by Priyanka Ganwani

Travel and tourism: Automation will be the industry’s poster boy

Feb 05, 2017
AnalyticsBig DataBudgeting

Indian hospitality, travel and tourism industry is embracing automation to up scale both employee performance and customer experience.

The travel, tourism and hotel industries are driven by customer experience and engagement, and have a nuanced understanding of using digital tools to automate their processes. They work stringently on both filling gaps in employee productivity as well as optimizing customer experience.

This is reflected in a report published by the India Brand Equity Foundation. The GDP contribution of this sector is expected to grow at 7.2 percent annually, through 2015 to 2025. It is meant to reach a whopping USD 160.2 billion by 2026. As for the aviation industry, the figures indicate total freight traffic to touch 4.14 million tonnes exhibiting growth at a CAGR of 7.27 percent between 2016 and 2023. India is therefore among the five fastest-growing aviation markets globally with 275 million new passengers.

To get a perspective on how IT is transforming these industries, we spoke to three CIOs representing some of the biggest names in these sectors: Ravinder Singh, CIO, Vistara; Rajesh Chopra, SR VP IT, Oberoi Hotels and Resorts; Amit Madhan, President and Group Head IT, Thomas Cook.








As a CIO, what are your priorities this year?

Ravinder Singh:  Vistara bets on IT as one of its core differentiators and continues to invest in state-of-the-art business software, mobility, IoT, machine learning, big data and cybersecurity. Further, we focus on improving people and quality of the workplace. We are optimizing processes and operations, along with developing new profitable revenue avenues. 

Rajesh Chopra: This is a year of consolidation and we are addressing IT security around hospitality.

Amit Madhan: The biggest priority is digitization and automation, for this year.

What are the typical business challenges you that your company faces? 

Singh: The challenges are to do with cash constraints and the culture.

Chopra: There is a big pressure on costs as well as acquiring new guests.

Madhan: I think with the pressure on the business and the margins, we will have to keep working on cost reduction. And the cost reduction can happen only by increasing the productivity of the employees. We will have to work on a lot of process reengineering, automation and tools for performance improvement.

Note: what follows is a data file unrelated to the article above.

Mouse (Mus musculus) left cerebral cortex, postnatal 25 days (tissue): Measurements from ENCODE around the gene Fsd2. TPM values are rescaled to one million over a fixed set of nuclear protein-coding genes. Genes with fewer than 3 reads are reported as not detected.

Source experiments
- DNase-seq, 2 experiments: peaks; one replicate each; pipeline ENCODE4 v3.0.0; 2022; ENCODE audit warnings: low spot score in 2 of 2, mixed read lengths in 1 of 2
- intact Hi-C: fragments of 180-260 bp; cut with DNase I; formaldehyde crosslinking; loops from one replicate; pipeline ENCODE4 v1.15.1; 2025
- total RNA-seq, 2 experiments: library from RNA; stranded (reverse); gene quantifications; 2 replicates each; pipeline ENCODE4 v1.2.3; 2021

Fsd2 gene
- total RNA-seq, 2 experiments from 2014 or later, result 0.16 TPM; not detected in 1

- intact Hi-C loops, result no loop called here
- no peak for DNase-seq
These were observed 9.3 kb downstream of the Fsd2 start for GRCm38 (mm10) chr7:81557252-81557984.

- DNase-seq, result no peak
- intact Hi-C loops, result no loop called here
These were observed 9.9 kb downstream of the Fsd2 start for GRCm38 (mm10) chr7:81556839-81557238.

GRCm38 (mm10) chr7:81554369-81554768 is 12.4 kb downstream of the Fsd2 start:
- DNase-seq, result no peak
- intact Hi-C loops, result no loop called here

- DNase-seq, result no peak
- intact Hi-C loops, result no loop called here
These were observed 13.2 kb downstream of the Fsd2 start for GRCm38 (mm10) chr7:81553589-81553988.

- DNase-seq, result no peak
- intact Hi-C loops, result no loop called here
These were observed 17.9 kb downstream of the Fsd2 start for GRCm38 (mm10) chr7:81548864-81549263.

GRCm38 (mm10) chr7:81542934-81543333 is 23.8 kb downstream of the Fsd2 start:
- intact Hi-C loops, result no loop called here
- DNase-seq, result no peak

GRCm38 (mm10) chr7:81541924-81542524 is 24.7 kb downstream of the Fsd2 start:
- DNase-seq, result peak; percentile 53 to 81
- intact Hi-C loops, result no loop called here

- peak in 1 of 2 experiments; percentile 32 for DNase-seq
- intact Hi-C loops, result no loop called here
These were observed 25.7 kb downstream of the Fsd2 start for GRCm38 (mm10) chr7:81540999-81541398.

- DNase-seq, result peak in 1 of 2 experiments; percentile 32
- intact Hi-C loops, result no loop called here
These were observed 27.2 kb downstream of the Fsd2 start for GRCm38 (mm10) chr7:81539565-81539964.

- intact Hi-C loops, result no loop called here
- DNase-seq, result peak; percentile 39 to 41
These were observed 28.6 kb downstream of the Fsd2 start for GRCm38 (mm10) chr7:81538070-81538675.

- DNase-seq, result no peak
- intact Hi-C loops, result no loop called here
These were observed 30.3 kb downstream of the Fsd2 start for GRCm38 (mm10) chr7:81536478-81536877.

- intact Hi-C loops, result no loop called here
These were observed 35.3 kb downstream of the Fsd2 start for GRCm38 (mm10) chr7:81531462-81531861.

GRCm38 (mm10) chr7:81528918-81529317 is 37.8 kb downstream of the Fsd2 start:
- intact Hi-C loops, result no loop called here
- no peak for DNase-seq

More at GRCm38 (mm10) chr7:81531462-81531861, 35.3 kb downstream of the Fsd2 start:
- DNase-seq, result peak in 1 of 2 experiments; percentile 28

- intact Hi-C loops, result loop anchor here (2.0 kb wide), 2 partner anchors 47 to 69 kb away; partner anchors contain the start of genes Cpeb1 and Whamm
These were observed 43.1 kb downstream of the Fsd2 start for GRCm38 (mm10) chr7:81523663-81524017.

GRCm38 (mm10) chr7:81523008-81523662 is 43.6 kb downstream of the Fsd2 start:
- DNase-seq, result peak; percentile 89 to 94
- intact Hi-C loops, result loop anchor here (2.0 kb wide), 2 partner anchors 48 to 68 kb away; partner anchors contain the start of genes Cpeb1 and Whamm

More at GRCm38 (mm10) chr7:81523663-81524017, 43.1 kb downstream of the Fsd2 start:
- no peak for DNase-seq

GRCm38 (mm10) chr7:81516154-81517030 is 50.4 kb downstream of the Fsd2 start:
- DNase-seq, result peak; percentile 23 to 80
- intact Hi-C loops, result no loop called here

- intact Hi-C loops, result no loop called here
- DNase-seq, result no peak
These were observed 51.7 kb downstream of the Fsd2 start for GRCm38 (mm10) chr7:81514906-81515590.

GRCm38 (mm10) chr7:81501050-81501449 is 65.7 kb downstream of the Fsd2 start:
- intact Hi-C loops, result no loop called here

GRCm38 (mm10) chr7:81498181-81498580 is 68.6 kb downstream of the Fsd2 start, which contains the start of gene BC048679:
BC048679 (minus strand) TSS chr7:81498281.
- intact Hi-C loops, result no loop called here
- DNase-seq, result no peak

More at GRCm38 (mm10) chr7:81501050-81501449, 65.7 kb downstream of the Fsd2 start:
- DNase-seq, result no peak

How do you intend to leverage IT to overcome business challenges?

Singh: While most airlines or rather the overall aviation fraternity was debating cloud as a technology, Vistara demonstrated its thoughtfulness and innovative strategy to build its future foundation on this state-of-the-art technology. Today, revenue channels and operations of Vistara are driven and enabled by technology investments.

Chopra: Basically, it is all about bringing efficiency in the systems and various processes under the given time. Then, it includes helping the organization with the social media and guest information. In case we retain some guests or have new guests coming in, we infuse this guest experience with technology as a tool.  

Madhan: This would mainly be identifying the apt tools to enable better productivity for our employees, along with automation. Moreover, it is about solving each of the business problems looking at the best solution tool. So, in case of our billing and finance team, it would be about how I have an in-house or a new tool which could help in reconsiderations in terms of processes and accelerate productivity. This is therefore subjective to the business challenge or the problem itself.

As companies are transitioning to digital technologies, skills become a major issue, how easy or difficult has it been for you to find the right skills?

Singh:  I’m a technologist who can build and fly aircrafts, and have always been a student first. Hence, I have involved myself in organizations which truly want to build something to disrupt and create remarkable services. So, finding like minded and smarter people has never been a challenge. India is a great place full of talent.

Chopra: Adoption of the digital platform is more of a business decision than a technology decision so there is no dearth of skills for digital technologies. The challenge is to rev-up processes to adopt digital, in that case hospitality has been a little slow, but is picking up now. I do however see good adoption of digital technologies in our group.

Madhan: There is ample talent available but getting the right talent for the right problem is the challenge. We have to keep looking out for talent and identify various sources or forums for collaboration. There could be an investment in a platform where a lot of co-sharing of resources can happen.

What are your IT initiatives focused on? Is it mostly customer experience or cost optimisation, or both?

Singh: It is both, we are in an airline business in India, one of the toughest playgrounds but remarkably attractive. Hence, creating the highest standard of customer experience within an optimum cost is key mantra for success of any airline, including us. 

Chopra: It is both. It is also about bringing in new technologies and guest optimization which is our priority this year.

Madhan: Travel and tourism is increasingly becoming more of a DIY platform and we will have to empower the customers to do a lot of self-service and that is the path ahead.